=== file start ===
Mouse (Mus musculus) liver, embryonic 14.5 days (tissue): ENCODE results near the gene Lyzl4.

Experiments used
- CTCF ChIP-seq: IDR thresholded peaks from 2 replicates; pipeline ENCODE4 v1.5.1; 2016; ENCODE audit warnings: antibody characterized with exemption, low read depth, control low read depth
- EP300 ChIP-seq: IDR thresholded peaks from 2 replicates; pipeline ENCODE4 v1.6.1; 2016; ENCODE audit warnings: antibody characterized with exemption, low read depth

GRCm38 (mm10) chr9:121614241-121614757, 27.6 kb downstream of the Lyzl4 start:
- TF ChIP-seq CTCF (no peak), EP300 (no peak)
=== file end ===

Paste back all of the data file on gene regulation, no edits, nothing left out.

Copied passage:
Mouse (Mus musculus) liver, embryonic 14.5 days (tissue): ENCODE results near the gene Lyzl4.

Experiments used
- CTCF ChIP-seq: IDR thresholded peaks from 2 replicates; pipeline ENCODE4 v1.5.1; 2016; ENCODE audit warnings: antibody characterized with exemption, low read depth, control low read depth
- EP300 ChIP-seq: IDR thresholded peaks from 2 replicates; pipeline ENCODE4 v1.6.1; 2016; ENCODE audit warnings: antibody characterized with exemption, low read depth

GRCm38 (mm10) chr9:121614241-121614757, 27.6 kb downstream of the Lyzl4 start:
- TF ChIP-seq CTCF (no peak), EP300 (no peak)